Building resilient young farmers through partnership with the private sector
Unemployment among Nigeria youths
Muhammed Adamu Junior, a graduate of Biochemistry, is one of the 43% young Nigerians, aged 15-34 years, who are unemployed. Before becoming a participant of the Feed the Future Nigeria Rural Resilience Activity, Muhammed would collect and sell farm inputs donated by development programs while operating the veterinary store which he set up in Biu, Borno State, after an unsuccessful search for a job.
Fatima Dahiru (member), Adams Isa (Secretary-General), and Sindime Ibrahim (treasurer) are not different from Muhammed; they are four of the 30 members of the Biu Youth Agripreneurship Cooperative Society, who were onboarded by Intrio Synergy Limited (ISL), a partner of the Rural Resilience Activity on the Agripreneurship Initiative.
Like Muhammed, they were also unemployed. Fatima, an NCE holder from the College of Education in Waka-Biu sells wrappers, shoes, and other household items. Adams Isa, who holds a Diploma in Business Administration and Management could not put his small business on a prosperous path owing to lack of capital, and Sindime Ibrahim, who graduated in 2015 with NCE certificate is a private school teacher in Biu.
According to the Labour Force Unemployment and Underemployment Report released by the Nigeria Bureau of Statistics for Q4, 2020, the unemployment rate in Nigeria rose from 27.1% in Q2, 2020 to 33.3% in Q4, 2020. The unemployment rate among young people (15-34years) was the highest, rising from 34.9% to 42.5% in Q4.
Commercial agriculturists raised among Biu youths
In the second quarter of 2021, the Rural Resilience Activity, through its Agripreneurship initiative partnered with ISL to onboard 600 young agripreneurs in Borno, Adamawa, Yobe and Gombe states to build the capacity of young agripreneurs to become commercially focused. Having onboarded the Agripreneurs, ISL then acquired 33 hectares of land in Biu, Borno State to demonstrate commercial farming to 30 young agripreneurs who were encouraged to form a cooperative, whose chairman is Muhammed Adamu Junior.
“We started with almost 50 members, but we have been screening along the way based on participation. We dropped the people who didn’t take the farm work seriously. We are now left with 30 people (15 males and 15 females) that are serious,” said Muhammed.
ISL, in partnership with the Feed the Future Nigeria Rural Resilience Activity onboarded the cooperative members in April 2021, trained them on Good Agronomic Practices (GAP), safer use of agrochemicals and post-harvest handling techniques, and provided the needed agric-inputs throughout the life cycle of the rice, maize and cowpea crops.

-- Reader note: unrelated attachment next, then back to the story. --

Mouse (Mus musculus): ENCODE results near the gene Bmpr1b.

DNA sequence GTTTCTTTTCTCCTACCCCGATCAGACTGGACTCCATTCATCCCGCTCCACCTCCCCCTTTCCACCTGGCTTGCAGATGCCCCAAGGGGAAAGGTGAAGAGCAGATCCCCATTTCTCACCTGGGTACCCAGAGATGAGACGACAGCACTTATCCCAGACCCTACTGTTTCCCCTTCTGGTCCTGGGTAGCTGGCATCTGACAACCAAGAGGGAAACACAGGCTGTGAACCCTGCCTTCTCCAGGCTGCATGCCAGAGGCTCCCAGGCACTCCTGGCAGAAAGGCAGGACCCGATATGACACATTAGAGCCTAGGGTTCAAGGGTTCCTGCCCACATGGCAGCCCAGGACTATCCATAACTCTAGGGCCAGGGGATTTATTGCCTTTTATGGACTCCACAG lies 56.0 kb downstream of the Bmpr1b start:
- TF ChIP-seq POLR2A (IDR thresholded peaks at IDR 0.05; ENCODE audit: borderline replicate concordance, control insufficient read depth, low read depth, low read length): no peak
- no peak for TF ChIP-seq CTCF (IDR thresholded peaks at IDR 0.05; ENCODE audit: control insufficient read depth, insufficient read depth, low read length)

Explaining the journey from cultivation to harvesting, Muhammed said:
“We rented the farm, cleared it, and tilled the farm. After tilling, we planted for almost four days. Then we applied herbicides the first time and after four months for post emergence. We applied NPK 20:10:10 fertilizer and came for hand pulling of weeds. ISL gave us everything on credit.”
Meanwhile, the cooperative members also benefitted from the USAID funded COVID‑19 Mitigation Response which is being implemented by the Rural Resilience Activity. The unconditional cash transfer is helping the participants to diversify their investment, making it possible for the young farmers to reinvest profits from the rice farm into expanding their farm size. The Biu Youth Agripreneurship Cooperative Society members contributed N40,000 from the cash transfers received from the COVID‑19 response to buy a tricycle which conveys them to the farm and generates extra income for the group.
Harvesting in a climate change impacted season
The support provided to the cooperative members is a motivation for participating in the agripreneurship program, even in the face of the sudden breakage in rainfall. This motivation is leading the cooperative members to venture into dry season farming on another farm where irrigation farming is possible. The rice section of the farm yielded 86 bags of 85kg of rice, which will be sold at a profitable price, usually determined by the market.
ISL is also working to ensure that the rice paddy is processed into packaged rice bags (value addition). Young entrepreneurs are often not motivated to venture into agriculture because of lack of access to land, lack of credit to buy inputs, the high cost of acquiring mechanization services, and the high risks involved in farming. These fears have been taken away by ISL, a private company that can provide succor to farmers during trying terms. There is no doubt that the young people in Nigeria require this kind of support to go into commercial agriculture.
“Most of the youth took agriculture as just farming but along the way, after some workshops, and training, we now understand that agriculture is not just farming but activities along the value chain, from cultivation, production, processing, and the rest. Initially, I didn’t like farming, I picked interest in farming after being enlightened,” said Muhammed.
About the Feed the Future Rural Resilience Activity
The Feed the Future Nigeria Rural Resilience Activity is a five-year Activity funded by the United States Agency for International Development (USAID) as part of ‘Feed the Future, the U.S. Government’s global hunger, and food security initiative.’ The Activity is being implemented by Mercy Corps, with support from IFDC and Save the Children, across the states of Adamawa, Borno, Gombe, and Yobe in Northeast Nigeria; and has the goal of facilitating economic recovery and growth in vulnerable, conflict-affected areas. Through evidence-based interventions, the Activity will strengthen resilience capacities by using market-led approaches and sustainably move over 500,000 households out of chronic vulnerability and poverty.